It's been months since Congress acted to protect thousands of homeowners from dramatic premium increases under the National Flood Insurance Program. But for Democratic Sen. Mary Landrieu and the leading Republican in the race to take her seat, the issue is still very much alive. As Gannett Louisiana reports, Landrieu and Rep. Bill Cassidy, R-Baton Rouge, regularly remind Louisiana voters of their individual roles in helping win passage of the Homeowner Flood Insurance Affordability Act. The bill, signed into law on March 21, caps annual increases in federal flood insurance premiums at 18%. The issue is among the tools that Landrieu and Cassidy, locked in a heated election race, use to score political points on the campaign trail. The race could be crucial in determining which party controls the Senate beginning next year. "This is an issue that both will use, and have been using, to say, 'Look, here's an example of what I've been able to accomplish in Washington, D.C.,''' says Joshua Stockley, a political scientist at the University of Louisiana at Monroe. "They see it as a positive that they can accentuate. But I don't think either campaign realistically is using this issue as the issue by which they're going to win.'' Stockley says both Landrieu and Cassidy can legitimately claim to have played a vital role in getting the flood insurance bill passed. And both candidates are doing their very best to ensure they get credit for it as they campaign against one another. Read the full story.

Three projects vying for People's Choice Award from BR Growth Coalition

The Baton Rouge Growth Coalition wants to hear from the public on which of the following three projects completed over the past year they think will have the greatest effect on our community in the future: the Baton Rouge Magnet High School rehab project, The Crest at Galvez Plaza stage sculpture or the YMCA at the Americana development in Zachary. The Growth Coalition is conducting an online poll, which is open today through Tuesday, to find out. The project receiving the most votes will win the People's Choice Award as part of the 2014 Good Growth Awards, which will be announced at a gala Aug. 21 at the Renaissance Hotel. The Good Growth Awards celebrate quality residential and commercial construction projects in the Capital Region. Business Report is the official media sponsor of this year's Good Growth Awards and gala.

US companies increasingly looking overseas for growth

Major U.S. companies are starting to reap their most rapid growth in fertile lands of opportunity far from home. Technology trendsetters Apple, Google, Facebook and Netflix all mined foreign countries to produce earnings or revenue that exceeded analysts' projections in their latest quarters. Prodded by the steadily rising demand for Internet access and online services in developing countries, these technology companies will likely be wading even deeper into overseas markets for years to come. "The philosophy is to start your growth in the states and then take your fight overseas," says BGC Financial analyst Colin Gillis. "That's what the big guys are doing." The intensifying international focus extends beyond technology. Century-old companies such as Coca-Cola and Ford Motor Co. also are hoping to make more money in countries including China and India. Few U.S. industries are tying their fortunes to overseas markets as aggressively as the technology sector, where new sources of revenue are often just a matter of equipping people with a computing device and an Internet connection. The Associated Press has the full story.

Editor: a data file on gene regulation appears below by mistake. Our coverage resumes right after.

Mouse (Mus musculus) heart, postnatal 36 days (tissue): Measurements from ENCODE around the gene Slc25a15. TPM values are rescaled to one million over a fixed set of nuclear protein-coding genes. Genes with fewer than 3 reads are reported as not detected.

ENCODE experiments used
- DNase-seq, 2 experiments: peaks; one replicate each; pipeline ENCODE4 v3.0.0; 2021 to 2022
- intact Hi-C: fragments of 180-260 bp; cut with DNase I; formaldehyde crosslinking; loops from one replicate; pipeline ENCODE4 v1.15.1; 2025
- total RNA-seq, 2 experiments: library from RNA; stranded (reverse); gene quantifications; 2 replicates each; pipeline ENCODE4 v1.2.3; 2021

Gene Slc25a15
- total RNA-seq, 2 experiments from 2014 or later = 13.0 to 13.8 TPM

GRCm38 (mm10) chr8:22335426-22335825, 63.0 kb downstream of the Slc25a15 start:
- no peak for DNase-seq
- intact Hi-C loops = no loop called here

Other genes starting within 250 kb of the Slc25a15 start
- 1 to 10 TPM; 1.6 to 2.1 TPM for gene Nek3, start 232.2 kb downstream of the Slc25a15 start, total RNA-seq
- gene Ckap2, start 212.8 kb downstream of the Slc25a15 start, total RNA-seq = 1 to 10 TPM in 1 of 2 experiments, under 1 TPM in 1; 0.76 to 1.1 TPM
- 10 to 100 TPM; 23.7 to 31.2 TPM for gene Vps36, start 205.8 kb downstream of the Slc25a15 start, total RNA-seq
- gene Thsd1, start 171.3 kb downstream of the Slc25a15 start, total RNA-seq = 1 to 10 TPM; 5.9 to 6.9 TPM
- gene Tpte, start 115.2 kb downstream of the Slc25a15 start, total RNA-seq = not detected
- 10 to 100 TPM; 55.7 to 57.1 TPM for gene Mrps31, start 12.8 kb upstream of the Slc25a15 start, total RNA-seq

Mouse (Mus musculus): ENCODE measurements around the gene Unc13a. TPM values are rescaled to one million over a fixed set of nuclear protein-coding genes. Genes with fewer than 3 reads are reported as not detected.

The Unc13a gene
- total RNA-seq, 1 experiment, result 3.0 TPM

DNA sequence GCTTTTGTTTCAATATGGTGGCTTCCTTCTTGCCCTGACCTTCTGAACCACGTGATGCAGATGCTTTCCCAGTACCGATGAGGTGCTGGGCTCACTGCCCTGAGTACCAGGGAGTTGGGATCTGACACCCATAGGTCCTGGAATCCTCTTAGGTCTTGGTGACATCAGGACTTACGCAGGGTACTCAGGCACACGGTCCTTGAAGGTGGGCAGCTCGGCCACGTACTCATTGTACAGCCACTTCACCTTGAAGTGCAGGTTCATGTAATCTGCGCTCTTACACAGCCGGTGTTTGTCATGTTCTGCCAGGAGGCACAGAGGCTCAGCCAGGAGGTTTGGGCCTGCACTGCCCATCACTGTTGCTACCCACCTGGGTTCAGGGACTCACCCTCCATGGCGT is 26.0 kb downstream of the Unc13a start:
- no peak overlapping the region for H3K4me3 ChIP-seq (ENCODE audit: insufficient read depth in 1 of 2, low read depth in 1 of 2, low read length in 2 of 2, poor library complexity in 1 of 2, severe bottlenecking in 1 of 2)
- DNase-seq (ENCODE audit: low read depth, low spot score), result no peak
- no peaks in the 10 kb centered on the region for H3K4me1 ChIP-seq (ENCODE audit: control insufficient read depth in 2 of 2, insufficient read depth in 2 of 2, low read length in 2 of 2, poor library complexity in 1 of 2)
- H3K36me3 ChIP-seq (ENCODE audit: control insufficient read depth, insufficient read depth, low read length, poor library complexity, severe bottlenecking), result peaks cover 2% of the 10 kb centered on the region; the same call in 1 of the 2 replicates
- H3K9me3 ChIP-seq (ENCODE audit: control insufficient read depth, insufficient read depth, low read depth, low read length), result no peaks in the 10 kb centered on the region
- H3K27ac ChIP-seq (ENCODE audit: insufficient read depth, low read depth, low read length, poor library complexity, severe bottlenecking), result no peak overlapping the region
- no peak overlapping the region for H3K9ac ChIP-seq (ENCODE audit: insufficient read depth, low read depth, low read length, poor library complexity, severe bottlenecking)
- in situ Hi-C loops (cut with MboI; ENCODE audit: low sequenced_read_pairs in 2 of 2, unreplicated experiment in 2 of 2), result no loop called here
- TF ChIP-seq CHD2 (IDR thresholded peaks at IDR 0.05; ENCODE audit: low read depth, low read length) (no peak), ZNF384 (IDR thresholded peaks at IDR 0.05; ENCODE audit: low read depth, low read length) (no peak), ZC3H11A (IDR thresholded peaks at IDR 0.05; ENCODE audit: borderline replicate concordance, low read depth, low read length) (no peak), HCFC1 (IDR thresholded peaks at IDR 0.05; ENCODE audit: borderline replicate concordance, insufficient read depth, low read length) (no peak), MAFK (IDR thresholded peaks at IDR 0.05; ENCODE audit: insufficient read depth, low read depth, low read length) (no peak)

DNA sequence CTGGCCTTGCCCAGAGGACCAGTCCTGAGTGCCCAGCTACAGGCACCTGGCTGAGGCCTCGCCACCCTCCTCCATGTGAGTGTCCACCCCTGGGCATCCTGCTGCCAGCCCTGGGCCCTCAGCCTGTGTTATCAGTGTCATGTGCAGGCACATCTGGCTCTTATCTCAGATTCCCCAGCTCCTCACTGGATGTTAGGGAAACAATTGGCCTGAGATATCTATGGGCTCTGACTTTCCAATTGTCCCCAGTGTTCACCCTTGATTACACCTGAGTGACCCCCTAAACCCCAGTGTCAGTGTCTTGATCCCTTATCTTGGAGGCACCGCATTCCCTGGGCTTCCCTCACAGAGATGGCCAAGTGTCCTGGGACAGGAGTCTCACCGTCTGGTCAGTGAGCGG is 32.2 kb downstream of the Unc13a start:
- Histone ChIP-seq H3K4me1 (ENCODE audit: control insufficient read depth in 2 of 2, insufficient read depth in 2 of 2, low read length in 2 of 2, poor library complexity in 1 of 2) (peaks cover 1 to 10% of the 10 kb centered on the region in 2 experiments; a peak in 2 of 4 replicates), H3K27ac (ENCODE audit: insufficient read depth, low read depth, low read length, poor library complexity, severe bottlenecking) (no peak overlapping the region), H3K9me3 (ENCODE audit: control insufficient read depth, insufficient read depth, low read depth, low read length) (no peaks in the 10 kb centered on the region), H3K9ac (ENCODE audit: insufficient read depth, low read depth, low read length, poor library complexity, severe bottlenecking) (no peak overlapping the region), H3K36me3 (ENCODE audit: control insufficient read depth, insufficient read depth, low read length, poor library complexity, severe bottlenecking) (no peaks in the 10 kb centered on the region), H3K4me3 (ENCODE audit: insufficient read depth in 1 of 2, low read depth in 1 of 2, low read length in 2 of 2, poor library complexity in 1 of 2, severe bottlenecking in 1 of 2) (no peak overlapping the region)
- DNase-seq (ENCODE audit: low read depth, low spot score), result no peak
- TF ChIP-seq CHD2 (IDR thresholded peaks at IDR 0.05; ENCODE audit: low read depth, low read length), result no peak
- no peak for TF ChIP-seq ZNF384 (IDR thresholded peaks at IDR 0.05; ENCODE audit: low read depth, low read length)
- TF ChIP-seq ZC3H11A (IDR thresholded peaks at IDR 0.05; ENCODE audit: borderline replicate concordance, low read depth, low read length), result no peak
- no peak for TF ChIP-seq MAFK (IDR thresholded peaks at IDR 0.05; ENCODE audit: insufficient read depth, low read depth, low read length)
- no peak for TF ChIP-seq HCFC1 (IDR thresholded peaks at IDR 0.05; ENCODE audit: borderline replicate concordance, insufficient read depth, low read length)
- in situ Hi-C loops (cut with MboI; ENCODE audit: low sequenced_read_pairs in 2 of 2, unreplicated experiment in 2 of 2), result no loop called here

News roundup: BR pharmaceutical consulting firm expanding into Miss. … Gonzales infant supply company inks agreement with Carter's to expand product offerings … Instead of DEQ fines, La. plant sees tax breaks after explosion

Crossing the state line: Baton Rouge-based Pharmaceutical Consulting Services of America says it has signed a contract to expand its services into the Mississippi market. "The timing is right to expand into Mississippi," says PCSA President/CEO William Day in a prepared statement. "We see a major need for our independent pharmacy consulting services, which in addition to our normal medication regimen review, also includes an extensive anti-psychotic review and an innovative proactive disease state management program that just currently isn't being offered by other companies in this region." PCSA currently serves more than 230 facilities in Louisiana and east Texas.

On the grow: Crown Crafts Infant Products Inc., a wholly owned subsidiary of Gonzales-based Crown Crafts Inc., has expanded its licensing agreement with Carter's to offer infant bed sets and decor at the company's more than 800 stores and online. Crown Crafts has had an agreement with Carter's for its line of toddler bedding products for about the past two years. "This is part of our ongoing effort to strategically expand our offerings of popular, high-quality brands and licensed products in the infant and toddler bedding market," says Crown Crafts Chairman, President and CEO E. Randall Chestnut in a prepared statement.

Neighborhood dispute: Multi-Chem, a Halliburton-owned business that blends chemicals for oilfield production, including fracking, paid no state environmental fines when its New Iberia plant exploded in 2011. Instead, The Advertiser reports, the company received an expedited environmental permit to build a new plant in Vermilion Parish without public notice or a public hearing and was granted $1.8 million in state property tax exemptions over a 10-year period to build the new plant. Now the company wants a permit to discharge water from its Vermilion Parish facility into area waterways, and some residents aren't happy. Read the full story.